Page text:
Charade (1963): Cary Grant’s Bond movie?

10 JULY 2023

JBC rating: *****

James Bond Connections (1):

  • Title sequence designed by Maurice Binder (Bond titles, various, 1962 – 1989).

Director Stanley Donen’s superb comedy thriller Charade is frequently (and justly) referred to as the greatest suspense film Alfred Hitchcock never made. Less discussed, Charade also displays key influences from the then new James Bond franchise, and not just Maurice Binder’s Dr No-style title sequence featuring familiar flashing colours (below). Most intriguingly, the film stars screen legend Cary Grant, famously United Artists preferred choice as James Bond in 1962 (and Cubby Broccoli’s best man during his 1959 wedding). Grant plays a government agent who, in a departure from his usual civilian roles, carries (and fires) a gun during his mission to protect Audrey Hepburn’s wealthy jet-setter Regina ‘Reggie’ Lampert as she’s pursued across Europe by a rogue’s gallery of villains.

Two months after the release of From Russia with Love (1963), the film opens with a (very brief) pre-credits sequence showing Charles Lampert (Reggie’s husband) thrown to his death from a moving train. In a backstory anticipating Ian Fleming’s posthumously published short story ‘Octopussy’ (1966), it is revealed Charles helped steal a consignment of U.S gold during the Second World War before double crossing his accomplices and making off with the fortune himself. Having killed Charles without locating the money, his old gang, including James Coburn’s amusing but menacing American Tex Panthollow, George Kennedy as the increasingly manic Herman Scobie (complete with Fleming-style metal hook for a hand) and Ned Lass as the somewhat sinister Leopold W. Gideon, turn their attention to Charles’ innocent widow.

Cary Grant plays Peter Joshua, a US treasury agent on the trail of the stolen money. Joshua’s true identity as a government agent isn’t revealed until the climax and much suspense arises from whether or not Reggie can trust him. As a professional spy Joshua has managed to infiltrate the gang of villains and for much of the film he is the character with the fullest knowledge of the plot. While Joshua never seems a physical threat to Reggie, Grant’s expert star performance ensures he remains credible as at least a potential thief. While Grant doesn’t possess any of the sadism present in James Bond, especially as portrayed by Sean Connery, his outwardly smooth and charming personality mixed with his potential villainy gives the character an air of 007 throughout.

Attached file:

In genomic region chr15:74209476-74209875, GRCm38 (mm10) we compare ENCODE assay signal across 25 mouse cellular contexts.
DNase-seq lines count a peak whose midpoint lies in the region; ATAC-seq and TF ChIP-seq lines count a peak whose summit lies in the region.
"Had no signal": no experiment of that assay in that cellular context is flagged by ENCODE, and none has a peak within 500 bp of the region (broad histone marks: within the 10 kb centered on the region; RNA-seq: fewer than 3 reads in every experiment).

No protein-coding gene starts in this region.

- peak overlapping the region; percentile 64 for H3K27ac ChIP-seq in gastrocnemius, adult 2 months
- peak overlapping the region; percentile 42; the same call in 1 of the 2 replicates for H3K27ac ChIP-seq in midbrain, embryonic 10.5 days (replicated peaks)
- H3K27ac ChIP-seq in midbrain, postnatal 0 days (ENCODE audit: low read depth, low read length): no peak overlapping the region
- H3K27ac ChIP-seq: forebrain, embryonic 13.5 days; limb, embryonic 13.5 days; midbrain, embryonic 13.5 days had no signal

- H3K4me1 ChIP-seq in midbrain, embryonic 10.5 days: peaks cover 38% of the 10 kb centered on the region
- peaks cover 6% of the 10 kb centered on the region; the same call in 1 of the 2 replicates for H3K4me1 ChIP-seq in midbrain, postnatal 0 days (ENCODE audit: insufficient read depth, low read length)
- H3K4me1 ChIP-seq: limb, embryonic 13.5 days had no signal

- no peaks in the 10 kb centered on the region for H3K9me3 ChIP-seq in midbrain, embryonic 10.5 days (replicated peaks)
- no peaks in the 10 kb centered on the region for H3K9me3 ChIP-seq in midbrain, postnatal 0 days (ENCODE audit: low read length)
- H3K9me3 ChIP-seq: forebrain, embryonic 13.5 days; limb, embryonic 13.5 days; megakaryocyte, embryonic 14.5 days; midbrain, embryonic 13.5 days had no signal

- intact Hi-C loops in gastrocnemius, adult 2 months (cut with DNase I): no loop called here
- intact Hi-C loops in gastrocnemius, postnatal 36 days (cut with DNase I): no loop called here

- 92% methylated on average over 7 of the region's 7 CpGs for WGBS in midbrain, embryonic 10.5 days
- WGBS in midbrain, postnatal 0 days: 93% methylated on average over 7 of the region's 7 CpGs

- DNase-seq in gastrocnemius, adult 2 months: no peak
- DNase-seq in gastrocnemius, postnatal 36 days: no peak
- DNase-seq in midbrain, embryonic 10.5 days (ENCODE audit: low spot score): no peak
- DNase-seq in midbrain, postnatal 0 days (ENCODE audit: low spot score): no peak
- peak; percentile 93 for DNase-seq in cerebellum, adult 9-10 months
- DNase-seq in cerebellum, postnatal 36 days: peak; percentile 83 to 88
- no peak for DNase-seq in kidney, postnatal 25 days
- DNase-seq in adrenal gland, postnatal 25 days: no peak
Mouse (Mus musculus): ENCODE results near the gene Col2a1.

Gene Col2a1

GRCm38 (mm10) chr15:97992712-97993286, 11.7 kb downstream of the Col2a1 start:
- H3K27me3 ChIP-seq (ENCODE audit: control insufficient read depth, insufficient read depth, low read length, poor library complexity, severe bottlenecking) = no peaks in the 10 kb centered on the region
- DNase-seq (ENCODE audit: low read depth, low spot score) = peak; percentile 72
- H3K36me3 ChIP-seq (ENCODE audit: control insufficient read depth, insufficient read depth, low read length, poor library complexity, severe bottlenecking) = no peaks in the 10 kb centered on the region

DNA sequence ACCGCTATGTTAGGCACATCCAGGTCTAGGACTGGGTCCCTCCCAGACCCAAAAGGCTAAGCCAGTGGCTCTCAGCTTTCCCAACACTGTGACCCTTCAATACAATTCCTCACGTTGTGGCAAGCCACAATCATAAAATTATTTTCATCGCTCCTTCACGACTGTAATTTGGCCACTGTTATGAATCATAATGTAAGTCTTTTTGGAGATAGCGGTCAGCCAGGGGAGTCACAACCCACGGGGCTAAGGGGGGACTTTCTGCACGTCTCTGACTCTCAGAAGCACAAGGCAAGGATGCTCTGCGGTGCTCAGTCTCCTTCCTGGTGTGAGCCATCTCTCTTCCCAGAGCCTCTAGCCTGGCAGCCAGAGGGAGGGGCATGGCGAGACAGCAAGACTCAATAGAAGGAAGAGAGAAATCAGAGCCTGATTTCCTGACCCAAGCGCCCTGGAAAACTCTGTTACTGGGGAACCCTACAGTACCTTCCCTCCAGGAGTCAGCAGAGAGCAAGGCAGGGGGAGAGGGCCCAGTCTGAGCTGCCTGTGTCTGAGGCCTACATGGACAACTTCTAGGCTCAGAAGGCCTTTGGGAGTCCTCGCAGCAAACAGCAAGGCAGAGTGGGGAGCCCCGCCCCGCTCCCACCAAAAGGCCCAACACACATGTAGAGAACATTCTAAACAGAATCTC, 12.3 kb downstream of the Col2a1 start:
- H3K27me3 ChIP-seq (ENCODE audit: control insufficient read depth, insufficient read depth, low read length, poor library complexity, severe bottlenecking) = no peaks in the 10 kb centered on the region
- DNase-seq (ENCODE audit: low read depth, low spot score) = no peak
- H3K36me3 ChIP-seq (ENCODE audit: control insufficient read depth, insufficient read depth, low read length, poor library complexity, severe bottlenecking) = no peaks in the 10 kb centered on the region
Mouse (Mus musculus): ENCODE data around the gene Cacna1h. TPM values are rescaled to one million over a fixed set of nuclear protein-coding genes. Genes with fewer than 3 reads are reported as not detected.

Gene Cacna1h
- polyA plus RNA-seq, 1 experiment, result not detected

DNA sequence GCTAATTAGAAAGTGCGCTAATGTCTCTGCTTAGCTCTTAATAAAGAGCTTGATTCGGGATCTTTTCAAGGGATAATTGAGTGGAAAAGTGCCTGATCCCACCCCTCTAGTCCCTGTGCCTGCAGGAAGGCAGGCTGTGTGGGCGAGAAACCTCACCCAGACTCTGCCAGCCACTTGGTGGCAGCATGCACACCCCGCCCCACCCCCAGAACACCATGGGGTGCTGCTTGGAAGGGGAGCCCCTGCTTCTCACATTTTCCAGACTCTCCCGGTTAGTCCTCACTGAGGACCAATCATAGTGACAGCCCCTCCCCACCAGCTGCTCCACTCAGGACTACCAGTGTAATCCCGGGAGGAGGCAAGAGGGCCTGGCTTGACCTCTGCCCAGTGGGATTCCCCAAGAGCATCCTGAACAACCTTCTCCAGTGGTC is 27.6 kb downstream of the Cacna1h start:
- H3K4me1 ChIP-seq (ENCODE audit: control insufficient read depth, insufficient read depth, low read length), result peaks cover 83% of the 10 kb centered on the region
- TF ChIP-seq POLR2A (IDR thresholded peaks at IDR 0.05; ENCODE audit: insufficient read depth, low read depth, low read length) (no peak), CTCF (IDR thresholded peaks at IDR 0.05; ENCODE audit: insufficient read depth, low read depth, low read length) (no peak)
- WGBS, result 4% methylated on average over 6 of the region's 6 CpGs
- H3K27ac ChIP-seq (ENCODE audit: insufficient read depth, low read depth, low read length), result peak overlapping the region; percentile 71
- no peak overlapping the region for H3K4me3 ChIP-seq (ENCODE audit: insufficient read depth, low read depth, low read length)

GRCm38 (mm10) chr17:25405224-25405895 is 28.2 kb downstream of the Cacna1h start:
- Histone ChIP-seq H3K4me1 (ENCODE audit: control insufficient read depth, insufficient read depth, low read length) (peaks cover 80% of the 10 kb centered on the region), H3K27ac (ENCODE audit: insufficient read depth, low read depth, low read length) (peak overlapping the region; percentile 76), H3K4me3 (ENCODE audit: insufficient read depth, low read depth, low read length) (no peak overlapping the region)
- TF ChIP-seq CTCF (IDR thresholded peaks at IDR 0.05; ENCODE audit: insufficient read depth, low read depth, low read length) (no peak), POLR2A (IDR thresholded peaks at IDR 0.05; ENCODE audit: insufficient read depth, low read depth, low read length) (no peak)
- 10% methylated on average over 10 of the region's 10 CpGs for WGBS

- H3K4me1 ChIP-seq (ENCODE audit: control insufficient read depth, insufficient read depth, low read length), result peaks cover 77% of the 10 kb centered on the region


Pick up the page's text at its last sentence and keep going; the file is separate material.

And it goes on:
In a departure from the mostly male-oriented thrillers of the time, Audrey Hepburn’s Reggie is the main character. Audrey Hepburn’s heroine shares several Bond girl qualities including being sexually experienced and her status as a (deceased) villain’s wife. Whilst her lack of espionage training means she’s essentially helpless in the action scenes, she retains a leading role in the story even while Cary Grant rescues her. Scott Evyman’s stellar biography Cary Grant: A Brilliant Disguise documents the aging star’s unease during production of his 26-year age gap with Audrey Hepburn. Anticipating EON’s attempts at appropriately handling age gaps between Bond girls and increasingly mature leading men, at Grant’s insistence the filmmakers were careful to ensure Reggie largely pursues Joshua, thus avoiding any potential inappropriateness. This is another reason why the film has aged so well.


Overt comedy is the key difference between the Ian Fleming novels and the EON produced James Bond films, with a huge part of the audience appeal for the movies being the crowd-pleasing (and often very black) humour. As with many of the best Bond movies, Charade remains frequently hilarious without diluting any of the thriller elements. An early scene, where the three main villains arrive one by one at Charles’ funeral to check he is actually dead, remains blackly comic while menacing. Elsewhere there is a Bond-influenced violence present, far more so than in previous Cary Grant films such as North by Northwest (1959). This includes a quietly sadistic scene where James Coburn’s Tex tortures Regina for information by repeatedly throwing lit matches at her. Later, each villain meets a joltingly gory death involving a stabbing, drowning, asphyxiation and a brutal fall.

Enormously successful upon its release, Charade set the template for the post-James Bond comedy thriller in the 1960s, with influences seen in the 007 connected Masquerade (1965), Arabesque, KaleidoscopeHow to Steal a Million (all 1966) and Fathom (1967). With great star performances from Grant and Hepburn working from Peter Stone’s excellent screenplay, Charade remains a terrific movie 60 years on. The film provides multiple pleasures for James Bond fans, most obviously the chance to see Cary Grant, such a huge influence on the screen presentation of James Bond, play a government agent.

How do you think Charade compares to the early James Bond films? Do you think Cary Grant would have made a great 007? Please leave a comment or an alternative review below.

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